Captain Englehorn shakes his head and utters dire warnings, but Denham is determined to make his picture - and who can blame him? He is, after all, stepping straight into the perfect action adventure film set, the Temple of Doom writ large, a vast, primitive settlement arrayed with more skulls than the Alchemy catalogue. Yet a few minutes later and you can forget that softie Indiana Jones - suddenly we're in Cannibal Holocaust (another film about a filmmaker's quest - and one with even more disastrous consequences). Small children look away - this is scary stuff, as Ann Darrow is captured and sacrificed to the Great Ape. and at last, here comes King Kong.

And, um, a whole bunch of dinosaurs. Hang on a sec. we've seen Jurassic Park already. (Twelve years ago, in fact, and the CGI doesn't seem to have improved much since.) We've seen Godzilla too (although not the rubbish remake, obviously). Now we want the giant monkey, but instead we get more than an hour of over ambitious dinosaur peril, as first Ann and then her party of pursuers are chased by dinosaurs, trampled by dinosaurs, attacked by dinosaurs, eaten by dinosaurs, chased by dinosaurs. you get the picture. (Just a shame Denham doesn't, really.)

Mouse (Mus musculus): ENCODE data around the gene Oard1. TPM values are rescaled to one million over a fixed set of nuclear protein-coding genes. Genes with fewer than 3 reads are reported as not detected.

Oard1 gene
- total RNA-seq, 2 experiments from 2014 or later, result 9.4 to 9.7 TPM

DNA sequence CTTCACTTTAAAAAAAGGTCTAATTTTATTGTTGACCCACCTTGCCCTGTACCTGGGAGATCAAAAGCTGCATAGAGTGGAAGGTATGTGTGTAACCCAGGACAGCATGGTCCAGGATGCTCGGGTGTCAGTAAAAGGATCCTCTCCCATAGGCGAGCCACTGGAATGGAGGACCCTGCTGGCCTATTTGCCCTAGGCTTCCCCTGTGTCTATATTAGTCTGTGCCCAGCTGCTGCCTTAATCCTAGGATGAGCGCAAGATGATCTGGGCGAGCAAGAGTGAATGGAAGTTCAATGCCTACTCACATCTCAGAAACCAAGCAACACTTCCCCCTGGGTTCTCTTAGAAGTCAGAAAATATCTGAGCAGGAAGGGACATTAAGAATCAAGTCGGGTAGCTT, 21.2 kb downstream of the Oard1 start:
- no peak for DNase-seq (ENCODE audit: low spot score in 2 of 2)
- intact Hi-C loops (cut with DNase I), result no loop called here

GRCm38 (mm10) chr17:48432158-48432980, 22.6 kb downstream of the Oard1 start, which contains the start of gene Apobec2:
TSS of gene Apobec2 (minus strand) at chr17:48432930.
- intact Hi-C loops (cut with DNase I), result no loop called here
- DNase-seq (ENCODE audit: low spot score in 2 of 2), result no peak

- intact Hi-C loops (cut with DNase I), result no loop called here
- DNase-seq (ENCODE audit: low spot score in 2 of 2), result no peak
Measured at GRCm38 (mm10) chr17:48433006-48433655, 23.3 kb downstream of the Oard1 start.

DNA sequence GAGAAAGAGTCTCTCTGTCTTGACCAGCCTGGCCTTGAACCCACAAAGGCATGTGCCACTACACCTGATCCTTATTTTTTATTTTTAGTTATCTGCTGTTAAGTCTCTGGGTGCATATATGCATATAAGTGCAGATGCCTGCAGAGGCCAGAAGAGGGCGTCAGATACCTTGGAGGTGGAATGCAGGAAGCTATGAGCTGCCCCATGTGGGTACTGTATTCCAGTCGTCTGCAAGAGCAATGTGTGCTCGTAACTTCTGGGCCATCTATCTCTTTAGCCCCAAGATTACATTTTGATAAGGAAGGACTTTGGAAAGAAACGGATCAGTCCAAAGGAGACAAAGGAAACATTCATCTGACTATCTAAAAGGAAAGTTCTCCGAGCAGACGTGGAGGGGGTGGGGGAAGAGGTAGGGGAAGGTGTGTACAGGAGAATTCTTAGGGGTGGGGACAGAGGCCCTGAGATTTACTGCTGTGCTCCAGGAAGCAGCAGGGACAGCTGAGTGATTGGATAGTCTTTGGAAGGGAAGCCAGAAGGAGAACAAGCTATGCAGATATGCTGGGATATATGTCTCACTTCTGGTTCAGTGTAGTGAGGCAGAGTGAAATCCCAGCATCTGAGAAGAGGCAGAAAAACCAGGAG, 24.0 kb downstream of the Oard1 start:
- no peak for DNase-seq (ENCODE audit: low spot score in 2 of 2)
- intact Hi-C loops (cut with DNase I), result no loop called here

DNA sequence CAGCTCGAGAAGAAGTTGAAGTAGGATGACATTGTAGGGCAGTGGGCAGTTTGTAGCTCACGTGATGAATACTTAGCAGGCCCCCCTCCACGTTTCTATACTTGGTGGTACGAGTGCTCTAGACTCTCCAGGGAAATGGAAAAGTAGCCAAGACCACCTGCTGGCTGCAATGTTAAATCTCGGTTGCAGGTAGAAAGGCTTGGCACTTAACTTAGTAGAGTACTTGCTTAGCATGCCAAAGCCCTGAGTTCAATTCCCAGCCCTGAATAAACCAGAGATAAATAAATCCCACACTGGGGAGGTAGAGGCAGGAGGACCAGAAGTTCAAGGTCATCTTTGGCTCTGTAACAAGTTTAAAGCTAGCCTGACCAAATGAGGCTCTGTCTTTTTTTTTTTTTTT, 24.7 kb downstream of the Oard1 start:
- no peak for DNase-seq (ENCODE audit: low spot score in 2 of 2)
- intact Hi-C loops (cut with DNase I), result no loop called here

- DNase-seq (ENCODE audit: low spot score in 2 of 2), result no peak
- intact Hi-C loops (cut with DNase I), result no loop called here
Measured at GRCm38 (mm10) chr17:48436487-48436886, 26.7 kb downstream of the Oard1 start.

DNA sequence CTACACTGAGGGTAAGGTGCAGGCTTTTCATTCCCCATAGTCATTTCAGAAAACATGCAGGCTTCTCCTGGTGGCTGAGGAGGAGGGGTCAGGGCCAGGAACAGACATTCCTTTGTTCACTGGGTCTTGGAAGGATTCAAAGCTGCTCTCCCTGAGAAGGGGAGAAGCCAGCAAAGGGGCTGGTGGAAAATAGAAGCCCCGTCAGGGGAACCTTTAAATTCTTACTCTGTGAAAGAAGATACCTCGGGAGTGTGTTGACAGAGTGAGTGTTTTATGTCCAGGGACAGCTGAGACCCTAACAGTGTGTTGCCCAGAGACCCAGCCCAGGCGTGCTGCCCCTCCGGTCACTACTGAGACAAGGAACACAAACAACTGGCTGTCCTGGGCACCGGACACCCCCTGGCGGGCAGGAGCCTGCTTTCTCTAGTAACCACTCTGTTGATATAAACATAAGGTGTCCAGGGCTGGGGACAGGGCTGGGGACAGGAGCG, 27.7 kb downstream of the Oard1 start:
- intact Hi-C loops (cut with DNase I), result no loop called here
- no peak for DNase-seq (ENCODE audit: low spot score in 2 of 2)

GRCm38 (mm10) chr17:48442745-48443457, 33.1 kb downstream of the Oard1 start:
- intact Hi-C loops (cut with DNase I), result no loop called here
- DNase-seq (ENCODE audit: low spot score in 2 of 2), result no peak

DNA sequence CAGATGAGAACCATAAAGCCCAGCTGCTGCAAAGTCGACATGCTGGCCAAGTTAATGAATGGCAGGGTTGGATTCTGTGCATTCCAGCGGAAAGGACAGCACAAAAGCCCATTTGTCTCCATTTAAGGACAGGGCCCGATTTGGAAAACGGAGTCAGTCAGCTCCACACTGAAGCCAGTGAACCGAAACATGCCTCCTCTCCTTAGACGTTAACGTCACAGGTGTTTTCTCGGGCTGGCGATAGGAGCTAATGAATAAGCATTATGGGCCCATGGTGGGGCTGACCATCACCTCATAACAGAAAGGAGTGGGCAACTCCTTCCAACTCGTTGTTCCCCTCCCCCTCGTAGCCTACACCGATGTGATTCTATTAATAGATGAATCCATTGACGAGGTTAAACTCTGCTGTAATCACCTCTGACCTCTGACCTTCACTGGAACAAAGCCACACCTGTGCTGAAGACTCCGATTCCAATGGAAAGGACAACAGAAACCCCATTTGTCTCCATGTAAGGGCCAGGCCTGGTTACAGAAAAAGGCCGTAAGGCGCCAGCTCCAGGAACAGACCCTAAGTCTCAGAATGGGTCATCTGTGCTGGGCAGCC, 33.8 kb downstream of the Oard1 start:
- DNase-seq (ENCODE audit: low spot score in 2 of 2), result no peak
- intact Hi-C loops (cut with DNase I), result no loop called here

King Kong squares up to an annoying dinosaur

And I don't get it either. If it's now a contractual obligation for a director to include a sequence that can easily be translated into a computer game then the island scenes tick that box within ten minutes, so why carry on for another fifty? If anything, the CGI overload detracts from the majesty of Kong, who is splendidly lifelike and soulful. And besides, in this day and age it's hard to suspend your disbelief when you can see a Clash of the Titans style cut out line around the characters, and suddenly you can't help but ask yourself all the questions you're not supposed to ask - like why go to the trouble of snaring a 25 foot gorilla when you could capture a dinosaur instead? Or why, if there's so much chloroform in the air it fells a 25 foot gorilla, does nobody else pass out? Or, how, indeed, you get an unconscious 25 foot gorilla onto a ship that's run aground on a rock.

Suffice it to say that by the time poor Kong finally gets his charming scenes with Darrow (and Andy Serkis's Lumpy has been gobbled up by a giant fanged willy), we've had enough of the island and want to get back to New York.